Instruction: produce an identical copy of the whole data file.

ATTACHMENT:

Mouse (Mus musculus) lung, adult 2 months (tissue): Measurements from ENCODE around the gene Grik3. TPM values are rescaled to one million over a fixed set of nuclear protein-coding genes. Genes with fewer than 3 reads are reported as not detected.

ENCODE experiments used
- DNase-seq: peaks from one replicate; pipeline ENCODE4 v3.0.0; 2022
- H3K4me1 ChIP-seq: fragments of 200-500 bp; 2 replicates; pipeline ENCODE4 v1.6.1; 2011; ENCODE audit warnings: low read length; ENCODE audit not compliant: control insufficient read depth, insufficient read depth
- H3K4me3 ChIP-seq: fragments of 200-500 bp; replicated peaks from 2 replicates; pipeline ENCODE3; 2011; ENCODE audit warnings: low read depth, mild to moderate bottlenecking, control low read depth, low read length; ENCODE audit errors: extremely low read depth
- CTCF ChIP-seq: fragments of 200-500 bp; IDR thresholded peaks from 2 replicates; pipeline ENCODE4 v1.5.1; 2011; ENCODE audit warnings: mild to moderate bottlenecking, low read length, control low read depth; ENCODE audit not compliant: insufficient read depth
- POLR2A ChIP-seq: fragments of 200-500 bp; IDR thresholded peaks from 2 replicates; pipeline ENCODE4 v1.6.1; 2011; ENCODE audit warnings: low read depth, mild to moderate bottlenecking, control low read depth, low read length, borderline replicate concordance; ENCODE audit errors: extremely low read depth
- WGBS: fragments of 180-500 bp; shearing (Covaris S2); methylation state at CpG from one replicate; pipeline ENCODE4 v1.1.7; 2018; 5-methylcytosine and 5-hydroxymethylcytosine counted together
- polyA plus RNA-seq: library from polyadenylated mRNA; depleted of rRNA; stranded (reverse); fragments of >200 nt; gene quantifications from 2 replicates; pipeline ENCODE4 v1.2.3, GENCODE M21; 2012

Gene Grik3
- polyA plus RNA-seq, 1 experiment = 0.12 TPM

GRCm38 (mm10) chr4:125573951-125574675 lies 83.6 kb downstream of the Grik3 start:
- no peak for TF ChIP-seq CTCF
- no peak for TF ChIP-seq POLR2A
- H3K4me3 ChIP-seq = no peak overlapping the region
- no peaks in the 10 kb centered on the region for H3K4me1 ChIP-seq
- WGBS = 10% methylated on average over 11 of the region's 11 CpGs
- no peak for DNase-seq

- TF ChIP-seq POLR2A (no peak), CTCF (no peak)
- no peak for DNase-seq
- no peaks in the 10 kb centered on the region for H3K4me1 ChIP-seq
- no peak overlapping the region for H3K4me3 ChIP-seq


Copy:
Mouse (Mus musculus) lung, adult 2 months (tissue): Measurements from ENCODE around the gene Grik3. TPM values are rescaled to one million over a fixed set of nuclear protein-coding genes. Genes with fewer than 3 reads are reported as not detected.

ENCODE experiments used
- DNase-seq: peaks from one replicate; pipeline ENCODE4 v3.0.0; 2022
- H3K4me1 ChIP-seq: fragments of 200-500 bp; 2 replicates; pipeline ENCODE4 v1.6.1; 2011; ENCODE audit warnings: low read length; ENCODE audit not compliant: control insufficient read depth, insufficient read depth
- H3K4me3 ChIP-seq: fragments of 200-500 bp; replicated peaks from 2 replicates; pipeline ENCODE3; 2011; ENCODE audit warnings: low read depth, mild to moderate bottlenecking, control low read depth, low read length; ENCODE audit errors: extremely low read depth
- CTCF ChIP-seq: fragments of 200-500 bp; IDR thresholded peaks from 2 replicates; pipeline ENCODE4 v1.5.1; 2011; ENCODE audit warnings: mild to moderate bottlenecking, low read length, control low read depth; ENCODE audit not compliant: insufficient read depth
- POLR2A ChIP-seq: fragments of 200-500 bp; IDR thresholded peaks from 2 replicates; pipeline ENCODE4 v1.6.1; 2011; ENCODE audit warnings: low read depth, mild to moderate bottlenecking, control low read depth, low read length, borderline replicate concordance; ENCODE audit errors: extremely low read depth
- WGBS: fragments of 180-500 bp; shearing (Covaris S2); methylation state at CpG from one replicate; pipeline ENCODE4 v1.1.7; 2018; 5-methylcytosine and 5-hydroxymethylcytosine counted together
- polyA plus RNA-seq: library from polyadenylated mRNA; depleted of rRNA; stranded (reverse); fragments of >200 nt; gene quantifications from 2 replicates; pipeline ENCODE4 v1.2.3, GENCODE M21; 2012

Gene Grik3
- polyA plus RNA-seq, 1 experiment = 0.12 TPM

GRCm38 (mm10) chr4:125573951-125574675 lies 83.6 kb downstream of the Grik3 start:
- no peak for TF ChIP-seq CTCF
- no peak for TF ChIP-seq POLR2A
- H3K4me3 ChIP-seq = no peak overlapping the region
- no peaks in the 10 kb centered on the region for H3K4me1 ChIP-seq
- WGBS = 10% methylated on average over 11 of the region's 11 CpGs
- no peak for DNase-seq

- TF ChIP-seq POLR2A (no peak), CTCF (no peak)
- no peak for DNase-seq
- no peaks in the 10 kb centered on the region for H3K4me1 ChIP-seq
- no peak overlapping the region for H3K4me3 ChIP-seq